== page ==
Education

Dougco School Board Lawsuit Update: Why Attorneys Are Now Under Fire

Christy Williams, seen in a 2021 campaign video, is among the Douglas County Board of Education members being sued by Douglas County resident Robert Marshall.
Christy Williams, seen in a 2021 campaign video, is among the Douglas County Board of Education members being sued by Douglas County resident Robert Marshall. Kids First DCSD via YouTube
The latest twist in the lawsuit filed against the Douglas County Board of Education and four of its members — Mike Peterson, Becky Myers, Kaylee Winegar and Christy Williams — is a doozy. The claim: The board's attorneys engaged in ethically questionable behavior prior to the panel adding another attorney who's faced ethics questions of his own.

On March 22, during a meeting that formalized the hiring of controversial new superintendent Erin Kane, Peterson and company announced that they had asked former Colorado Secretary of State Scott Gessler to join the legal team defending the board against the complaint, filed by Douglas County resident Robert Marshall, despite doubts regarding whether the Douglas County School District's insurance company would cover costs already incurred by the first law firm it brought on board, Hall & Evans LLC.

Marshall criticized the latest legal move in a letter to boardmembers, noting that Gessler had been cited by the Independent Ethics Commission while in office and lost two appeals about the ruling. "Given that this board's own integrity is now questioned, it seems a very peculiar choice to decide to use, out of the thousands of attorneys in the state, one who had such high-profile ethical violations when the BoE and its four new members have already been found to have engaged in illegal and unlawful conduct by a court," Marshall maintained.

On that same day, March 22, Marshall's attorneys, Steve Zansberg, who's affiliated with the Colorado Freedom of Information Coalition, and Eric Coakley of Coakley Law, filed a response to the board's motion to dismiss the lawsuit. The document rips Hall & Evans on ethical grounds. One passage reads: "Through 26 years of practice, undersigned counsel has not previously encountered a licensed attorney...so flagrantly misrepresenting to a court of law the factual allegations pleaded in a Complaint."

Marshall's lawsuit was prompted by the February 4 firing of superintendent Corey Wise; it accuses the Peterson bloc of engineering his pink-slipping in violation of Colorado Open Meetings Law (COML) by way of multiple two-person conversations (a tactic known as "daisy chaining") outside of public view. And while Hall & Evans personnel, who represent the board as a whole even though three members — Elizabeth Hanson, Susan Meek and David Ray — opposed canning Wise, argued that such chats were lawful during a subsequent hearing, an 18th Judicial District judge granted a motion for a preliminary injunction nixing the practice earlier this month.

Hanson argued that fighting the ruling was an "absurd" waste of taxpayer dollars, especially considering that Wise's contract called for him to be paid $247,500 if he was fired without cause; two law firms representing the ex-superintendent are currently exploring a possible wrongful termination lawsuit. But rather than pulling back, the board's majority doubled down by bringing on Gessler, albeit at what's been characterized as a discounted rate.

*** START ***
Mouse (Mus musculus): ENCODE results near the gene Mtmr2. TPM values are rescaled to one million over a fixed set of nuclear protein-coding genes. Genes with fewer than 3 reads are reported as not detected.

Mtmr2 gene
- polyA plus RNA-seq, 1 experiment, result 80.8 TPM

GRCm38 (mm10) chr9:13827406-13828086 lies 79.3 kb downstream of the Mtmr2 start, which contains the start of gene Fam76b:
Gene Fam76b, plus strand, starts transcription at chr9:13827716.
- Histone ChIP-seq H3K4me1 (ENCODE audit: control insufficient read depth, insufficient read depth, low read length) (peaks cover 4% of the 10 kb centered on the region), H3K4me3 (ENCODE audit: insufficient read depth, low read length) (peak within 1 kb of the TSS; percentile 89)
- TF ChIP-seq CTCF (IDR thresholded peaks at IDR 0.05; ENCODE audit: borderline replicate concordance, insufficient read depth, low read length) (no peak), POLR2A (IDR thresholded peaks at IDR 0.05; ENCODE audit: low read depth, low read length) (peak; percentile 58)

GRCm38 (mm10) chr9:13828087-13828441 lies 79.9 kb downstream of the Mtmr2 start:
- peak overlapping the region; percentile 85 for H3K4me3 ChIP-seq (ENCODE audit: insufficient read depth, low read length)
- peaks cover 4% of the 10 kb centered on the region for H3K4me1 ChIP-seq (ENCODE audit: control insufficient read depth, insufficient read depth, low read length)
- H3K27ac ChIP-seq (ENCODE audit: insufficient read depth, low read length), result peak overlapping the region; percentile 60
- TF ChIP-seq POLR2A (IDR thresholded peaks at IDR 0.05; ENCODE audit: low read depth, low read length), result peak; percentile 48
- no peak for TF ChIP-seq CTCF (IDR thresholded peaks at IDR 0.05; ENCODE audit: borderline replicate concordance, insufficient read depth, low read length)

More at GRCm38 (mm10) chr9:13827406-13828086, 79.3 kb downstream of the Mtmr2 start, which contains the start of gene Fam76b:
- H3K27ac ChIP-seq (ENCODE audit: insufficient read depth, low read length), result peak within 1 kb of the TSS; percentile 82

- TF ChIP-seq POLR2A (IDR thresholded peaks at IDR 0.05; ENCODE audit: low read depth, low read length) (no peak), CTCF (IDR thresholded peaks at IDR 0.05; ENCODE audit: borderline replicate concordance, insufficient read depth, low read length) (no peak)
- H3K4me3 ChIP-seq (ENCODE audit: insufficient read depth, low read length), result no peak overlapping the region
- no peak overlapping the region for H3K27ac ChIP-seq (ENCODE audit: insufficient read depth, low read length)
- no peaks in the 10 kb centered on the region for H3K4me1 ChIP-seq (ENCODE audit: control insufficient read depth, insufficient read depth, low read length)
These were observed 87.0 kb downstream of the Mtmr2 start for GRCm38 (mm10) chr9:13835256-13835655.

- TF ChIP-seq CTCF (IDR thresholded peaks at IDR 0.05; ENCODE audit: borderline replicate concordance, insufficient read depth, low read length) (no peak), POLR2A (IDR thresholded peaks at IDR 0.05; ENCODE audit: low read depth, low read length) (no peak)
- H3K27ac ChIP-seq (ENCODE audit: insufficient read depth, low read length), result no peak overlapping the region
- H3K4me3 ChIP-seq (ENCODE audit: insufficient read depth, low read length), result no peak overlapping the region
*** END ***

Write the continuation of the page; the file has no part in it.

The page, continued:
In response to the request to dismiss Marshall's lawsuit, attorneys Zansberg and Coakley write: "Defendants’ Motion was filed prior to the February 25, 2022 hearing on the Plaintiff’s motion for preliminary injunction and the Court’s issuance of that injunction on March 9, 2022. Nevertheless, at the time the Motion was filed, both the Defendants and their counsel had in their possession the audio recordings of the phone conversations in which Defendants admitted that the four named individual Defendants, acting as members of the Board of Education, had discussed amongst themselves the contract of Superintendent Corey Wise and had decided (“committed” in President Peterson’s words) to terminate that contract
immediately. Given that fact — that both Defendants and counsel were fully apprised of what had actually transpired, not merely what had been accurately alleged in the FAC — their repeated denial of having committed these COML violations, in the Motion and at the preliminary injunction hearing, raises serious ethical concerns."

Zansberg, Coakley and Marshall, who's licensed to practice law in New York, "defer to the Court's discretion" about "whether any disciplinary action should be taken in response to defense counsel's blatant misrepresentations of the record," they write.

"The four individual Board Directors who have previously expressed their firm belief that they do not violate the COML when they deliberately convene in back-to-back, one-on-one conversations that share their views amongst them, must each be individually enjoined from continuing that practice even if it does not command a majority of the Board as a whole," they continue, adding that "the Court should deny the Defendants’ Motion to Dismiss, and take such further action as the Court deems just and proper."

Westword has reached out to the Douglas County School District for comment about the latest filing. Click to read the plaintiff's response to the motion to dismiss in the case of Robert Marshall v. Douglas County Board of Education, et al.
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Michael Roberts has written for Westword since October 1990, serving stints as music editor and media columnist. He currently covers everything from breaking news and politics to sports and stories that defy categorization.
Contact: Michael Roberts